Christiane Paul is the Adjunct Curator of New Media Arts at the Whitney Museum of American Art and the director of Intelligent Agent, a service organization dedicated to digital art. She has written extensively on new media arts, and a revised version of her book Digital Art (Thames & Hudson, 2003) as well as the anthology New Media in the White Cube and Beyond - Curatorial Models for Digital Art (UC Press) will be published this year. She teaches as adjunct faculty in the MFA computer arts department at the School of Visual Arts in New York, the Digital+Media Department of the Rhode Island School of Design, the San Francisco Art Institute and the University of California at Berkeley. At the Whitney Museum, she curated the shows "Profiling" (2007) and "Data Dynamics" (2001); the net art selection for the 2002 Whitney Biennial; the online exhibition "CODeDOC" (2002) for artport, the Whitney Museum's online portal to Internet art for which she is responsible; as well as "Follow Through" by Scott Paterson and Jennifer Crowe (2005). Other recent curatorial work includes "SOS 4.8" (Spain, 2008); "Feedback" (Laboral Center for Art and Industrial Creation, Gijon, Asturias, Spain, 2007); and "Second Natures" (Eli & Edythe Broad Art Center, UCLA, LA, 2006).


    Howard Rheingold is the author of the acclaimed books Tools for Thought (1985), The Virtual Community (2000), and Smart Mobs (2003). He has been the editor of Whole Earth Review, and The Millennium Whole Earth Catalog, the founding executive editor of Hotwired, and founder of Electric Minds. Rheingold has taught classes on participatory and social media and virtual community at UC Berkeley and Stanford University and is a Visiting Professor at De Montfort University, UK. His current projects include The Social Media Virtual Classroom, an online community for teachers and students for which he received an HASTAC/MacArthur Foundation grantee; The Cooperation Project, aimed at building an interdisciplinary framework for understanding cooperation, and Participatory Media Literacy.


    Scott Snibbe's immersive interactive artworks have been installed in over one hundred art museums, performance spaces, science museums and public spaces worldwide since 1995, including the Whitney Museum of American Art (New York); the InterCommunications Center (Tokyo); Ars Electronica (Austria); the Institute of Contemporary Arts (London), Science Museum (London); the Exploratorium (San Francisco), the Phaeno Science Center (Germany); and the Cité de Science (Paris, France). He has been awarded a variety of international prizes, including the Prix Ars Electronica and a Rockefeller New Media Fellowship. He is the founder of two companies: Snibbe Interactive, Inc., which sells and distributes interactive installations for public spaces; and Sona Research, which engages in educational and cultural research. In 2007 he was awarded a National Science Foundation Grant for research in Interactive Narrative.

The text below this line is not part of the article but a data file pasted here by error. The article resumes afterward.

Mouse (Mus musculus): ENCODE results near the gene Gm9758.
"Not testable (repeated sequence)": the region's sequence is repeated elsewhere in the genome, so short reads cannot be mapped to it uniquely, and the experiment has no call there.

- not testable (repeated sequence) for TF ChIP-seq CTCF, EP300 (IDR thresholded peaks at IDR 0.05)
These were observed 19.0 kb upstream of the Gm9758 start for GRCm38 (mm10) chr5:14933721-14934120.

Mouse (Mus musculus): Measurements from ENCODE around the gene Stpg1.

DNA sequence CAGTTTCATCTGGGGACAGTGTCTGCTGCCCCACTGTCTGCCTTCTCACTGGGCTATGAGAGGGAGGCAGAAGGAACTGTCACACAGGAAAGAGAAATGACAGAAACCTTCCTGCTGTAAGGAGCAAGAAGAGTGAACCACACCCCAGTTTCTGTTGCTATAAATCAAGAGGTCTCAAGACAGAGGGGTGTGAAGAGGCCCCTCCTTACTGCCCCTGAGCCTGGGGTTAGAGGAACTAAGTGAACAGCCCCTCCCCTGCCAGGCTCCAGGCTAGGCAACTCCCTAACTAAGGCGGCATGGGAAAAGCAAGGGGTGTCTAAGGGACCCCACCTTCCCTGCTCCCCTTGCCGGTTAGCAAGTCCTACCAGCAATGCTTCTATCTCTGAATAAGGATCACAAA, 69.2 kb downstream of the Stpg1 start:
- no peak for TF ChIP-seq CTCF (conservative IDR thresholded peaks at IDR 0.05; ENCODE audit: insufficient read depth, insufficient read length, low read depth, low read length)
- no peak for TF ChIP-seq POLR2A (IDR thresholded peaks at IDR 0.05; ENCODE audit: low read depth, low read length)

Snibbe holds Bachelor's degrees in Computer Science and Fine Art, and a Master's in Computer Science from Brown University. He studied experimental animation at the Rhode Island School of Design and has taught media art and experimental film at Brown University, The San Francisco Art Institute, the California Institute of the Arts, The Rhode Island School of Design and UC Berkeley. Snibbe worked at Adobe Systems as a Computer Scientist and held research positions at Interval Research.


    Camille Utterback is an internationally acclaimed artist whose work explores the aesthetic and experiential possibilities of linking computational systems to human movement and gesture in layered and often humorous ways. Her work focuses attention on the continued relevance and richness of the body in our increasingly mediated world.
    Utterback's extensive exhibition history includes more than fifty shows on four continents. Awards include a Transmediale International Media Art Festival Award (2005), and a Rockefeller Foundation New Media Fellowship (2002), a Whitney Museum commission for their artport website (2002), and a US Patent (2004). Her work has been collected by The La Caixa Foundation (Barcelona), Itau Cultural (Brazil), Hewlett Packard, The Pittsburgh Children's Museum, and others. Recent projects include a large-scale interactive projection on the San Jose City Hall commissioned by ZeroOne and the City of San Jose.
    Utterback holds a BA in Art from Williams College, and a Masters degree from The Interactive Telecommunications Program at New York University's Tisch School of the Arts. She lives and works in San Francisco.